Alternate Wavelengths for CO2 Lasers
Why Laser Wavelength Matters
Every material has a characteristic absorption spectrum—that is, there are certain wavelengths of light that a given material absorbs more readily than others. Why does this matter? Lasers produce light at very specific wavelengths. By pairing that wavelength to a material that easily absorbs it, the application results are of higher quality and the processing itself is faster.
One of the defining characteristics of different laser types (including CO2, Fiber, YAG, UV, and many others) is their wavelength.
CO2 lasers have long wavelengths, around 9.3 – 10.6 μm, with 10.6 μm as the most common. These wavelengths pair nicely with the absorption spectrum from polymers, ceramics, textiles, natural materials like paper or wood, and certain metals. By contrast, the shorter wavelength YAG or Fiber lasers tend to have better absorption in metals.
CO2 Laser Wavelengths
Once the type of laser has been chosen, there are options to optimize the wavelength for a specific material. CO2 lasers are typically available in three wavelengths: 9.3 μm, 10.2 μm, and 10.6 μm.
This wavelength works well for most common marking, engraving, and cutting applications. The exceptions are noted below.
Polypropylene Films (OPP, CPP, PP), commonly found in labels and packaging, can achieve 2.5 – 4X speed increases when cutting or perforating at this wavelength.
Glossy Paperboard Packaging can be marked with higher contrast at this wavelength, since the package includes a polypropylene surface layer.
PET Plastic comes in many forms. It is commonly used as rigid packaging (water or beverage bottles especially) and PET films are found in both packaging and as electronics screen protectors. When marked, this wavelength produces a high-contrast frosted appearance, perfect for permanent date codes or batch marking. When cut, this wavelength delivers minimal melting or heat affected zone (HAZ) along the cut edge for higher quality results.
Polarizer Films for LCD Displays can be cleanly cut with minimal melting or HAZ using a high peak power version of this wavelength.
Polyimide (Kapton) Films are commonly used in electronics. A high peak power version of this wavelength reduces the charring characteristic of this material, producing better results when cutting, drilling, or ablating.
FR4/FR2 PCBs all tend to char when laser cut or drilled. A high peak power version of this wavelength significantly reduces the effect for higher quality results.
Polycarbonate is used across a variety of industries for its durability. A high peak power version of this wavelength significantly reduces the charring and discoloration commonly associated with laser processing this material.
Pebax Plastic is often found in medical tubing. This wavelength produces better vaporization with less melting when cutting or ablating Pebax.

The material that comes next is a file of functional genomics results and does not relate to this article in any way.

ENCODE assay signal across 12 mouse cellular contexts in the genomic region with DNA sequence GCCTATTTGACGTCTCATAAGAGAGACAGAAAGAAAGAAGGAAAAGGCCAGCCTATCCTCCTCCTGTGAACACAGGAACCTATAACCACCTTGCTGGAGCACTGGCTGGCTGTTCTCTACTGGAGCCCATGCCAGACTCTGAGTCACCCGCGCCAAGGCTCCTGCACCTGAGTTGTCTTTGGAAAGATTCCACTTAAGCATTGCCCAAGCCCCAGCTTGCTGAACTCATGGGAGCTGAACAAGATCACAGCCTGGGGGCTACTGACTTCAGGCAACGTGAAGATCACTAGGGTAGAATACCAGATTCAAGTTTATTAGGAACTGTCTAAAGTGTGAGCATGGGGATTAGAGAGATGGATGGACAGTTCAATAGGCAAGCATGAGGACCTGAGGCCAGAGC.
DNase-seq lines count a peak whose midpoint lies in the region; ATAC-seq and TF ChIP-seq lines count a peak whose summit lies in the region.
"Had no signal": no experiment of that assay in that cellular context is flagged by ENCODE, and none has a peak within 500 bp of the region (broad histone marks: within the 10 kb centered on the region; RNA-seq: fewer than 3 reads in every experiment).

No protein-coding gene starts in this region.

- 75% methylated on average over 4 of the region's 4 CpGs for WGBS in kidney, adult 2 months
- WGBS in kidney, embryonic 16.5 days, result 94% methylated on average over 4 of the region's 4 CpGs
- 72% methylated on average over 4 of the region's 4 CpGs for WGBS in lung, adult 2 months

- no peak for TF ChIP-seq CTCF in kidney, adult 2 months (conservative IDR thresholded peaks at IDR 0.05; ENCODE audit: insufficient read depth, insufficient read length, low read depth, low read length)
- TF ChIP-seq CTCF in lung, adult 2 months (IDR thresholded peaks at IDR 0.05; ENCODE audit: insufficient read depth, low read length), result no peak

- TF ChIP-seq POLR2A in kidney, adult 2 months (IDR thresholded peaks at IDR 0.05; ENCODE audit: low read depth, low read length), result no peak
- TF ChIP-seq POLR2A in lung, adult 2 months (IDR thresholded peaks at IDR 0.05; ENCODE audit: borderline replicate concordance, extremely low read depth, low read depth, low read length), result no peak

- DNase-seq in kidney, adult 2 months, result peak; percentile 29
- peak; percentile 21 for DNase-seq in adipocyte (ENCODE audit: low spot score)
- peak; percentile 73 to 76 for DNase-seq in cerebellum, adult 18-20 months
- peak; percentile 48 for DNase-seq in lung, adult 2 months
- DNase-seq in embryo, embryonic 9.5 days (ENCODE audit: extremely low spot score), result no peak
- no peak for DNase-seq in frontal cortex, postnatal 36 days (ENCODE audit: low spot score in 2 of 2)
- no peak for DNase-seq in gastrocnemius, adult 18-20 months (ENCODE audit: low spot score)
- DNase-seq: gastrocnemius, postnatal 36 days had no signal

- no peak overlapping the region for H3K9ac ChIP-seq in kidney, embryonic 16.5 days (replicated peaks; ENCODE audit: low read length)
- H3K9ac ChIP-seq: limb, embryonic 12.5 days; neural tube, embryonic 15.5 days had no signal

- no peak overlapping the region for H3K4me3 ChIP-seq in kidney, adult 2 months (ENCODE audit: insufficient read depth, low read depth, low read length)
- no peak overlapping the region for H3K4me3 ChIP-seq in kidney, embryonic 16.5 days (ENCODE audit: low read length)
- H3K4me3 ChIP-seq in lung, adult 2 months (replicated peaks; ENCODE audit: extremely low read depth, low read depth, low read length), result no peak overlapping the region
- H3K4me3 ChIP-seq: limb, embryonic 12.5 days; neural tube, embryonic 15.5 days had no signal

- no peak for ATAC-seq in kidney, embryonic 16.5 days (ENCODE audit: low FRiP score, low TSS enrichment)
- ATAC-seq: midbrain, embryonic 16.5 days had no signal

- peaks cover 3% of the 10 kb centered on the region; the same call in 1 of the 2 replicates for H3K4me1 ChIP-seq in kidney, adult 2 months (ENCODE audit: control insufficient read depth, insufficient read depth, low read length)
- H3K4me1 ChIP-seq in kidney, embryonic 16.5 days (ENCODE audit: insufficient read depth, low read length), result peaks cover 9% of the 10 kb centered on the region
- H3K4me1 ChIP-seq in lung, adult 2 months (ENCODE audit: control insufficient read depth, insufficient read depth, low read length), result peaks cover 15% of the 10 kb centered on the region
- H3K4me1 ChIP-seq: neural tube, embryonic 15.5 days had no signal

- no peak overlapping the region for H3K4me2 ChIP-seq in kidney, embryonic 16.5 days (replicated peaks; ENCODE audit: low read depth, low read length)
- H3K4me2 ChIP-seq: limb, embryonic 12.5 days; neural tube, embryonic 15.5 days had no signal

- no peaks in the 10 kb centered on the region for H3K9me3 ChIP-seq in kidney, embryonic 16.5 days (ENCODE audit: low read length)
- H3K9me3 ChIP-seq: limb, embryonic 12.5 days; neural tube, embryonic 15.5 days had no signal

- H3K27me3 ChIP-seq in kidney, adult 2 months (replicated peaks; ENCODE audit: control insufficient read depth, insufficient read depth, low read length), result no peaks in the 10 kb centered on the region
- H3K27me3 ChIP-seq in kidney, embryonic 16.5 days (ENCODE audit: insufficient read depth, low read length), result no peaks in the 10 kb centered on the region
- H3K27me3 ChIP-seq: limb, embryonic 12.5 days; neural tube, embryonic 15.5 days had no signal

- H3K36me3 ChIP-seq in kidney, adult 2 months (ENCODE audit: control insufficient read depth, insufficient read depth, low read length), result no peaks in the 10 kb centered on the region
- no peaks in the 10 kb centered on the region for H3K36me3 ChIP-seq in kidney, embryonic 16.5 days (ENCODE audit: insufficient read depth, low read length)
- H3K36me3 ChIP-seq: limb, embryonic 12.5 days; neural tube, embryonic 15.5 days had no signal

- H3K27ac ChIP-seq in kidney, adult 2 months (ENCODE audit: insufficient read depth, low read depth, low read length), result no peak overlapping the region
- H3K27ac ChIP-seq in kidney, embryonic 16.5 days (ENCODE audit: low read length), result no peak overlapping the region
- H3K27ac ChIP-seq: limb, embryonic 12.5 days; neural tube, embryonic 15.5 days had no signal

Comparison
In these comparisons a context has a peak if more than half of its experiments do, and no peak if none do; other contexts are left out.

Note that while the 10.2 and 9.3 μm wavelengths excel in processing certain materials, they are also capable of processing more common materials as well. If you plan to process a variety of materials, an Applications Engineer can help select the optimal wavelength for your needs.
Application Example: Polypropylene (PP)
This is the absorption spectrum for polypropylene, with peaks indicating wavelengths with higher absorption. The two red lines represent 9.3 and 10.6 μm respectively. The green line, corresponding to a nice absorption peak, is 10.2 μm. Based on this, we expect 10.2 μm to perform better than the other CO2 wavelengths in marking and cutting applications.
Marking Glossy Paperboard
10.6 μm: While legible, the mark is inconsistent.
10.2 μm: Clean, consistent, and highly visible mark.
Cutting OPP/BOPP Films
10.6 μm: Cutting produces a noticeable melt lip.
10.2 μm: Cutting is 2.5X faster, and produces a crisp edge with minimal melt lip.
Application Example: Polyethylene Terephthalate (PET)
In this absorption spectrum for PET, the two red lines represent 10.2 μm and 10.6 μm respectively. The green line representing 9.3 μm is positioned at an absorption peak, so we would again expect better processing at that wavelength.
Marking PET Bottles
10.6 μm: While legible, the mark is nearly invisible. There is also a danger of puncturing the material due to higher transmission.
9.3 μm: The mark has a frosted white appearance for better visibility. 9.3 μm also interacts at the surface of the material, minimizing risk of puncture.
Cutting PET Films
10.6 μm: Cutting produces a large amount of debris and more melting at the cut edge.
9.3 μm: Cutting produces a clean edge with no residue and minimal melting.
By selecting the proper laser wavelength for the material, application results are of higher quality and can typically be processed at higher speeds. Optimizing the absorption of the laser energy is especially critical for sensitive materials, like thin films, or processes with high tolerances, like selective cutting of labels.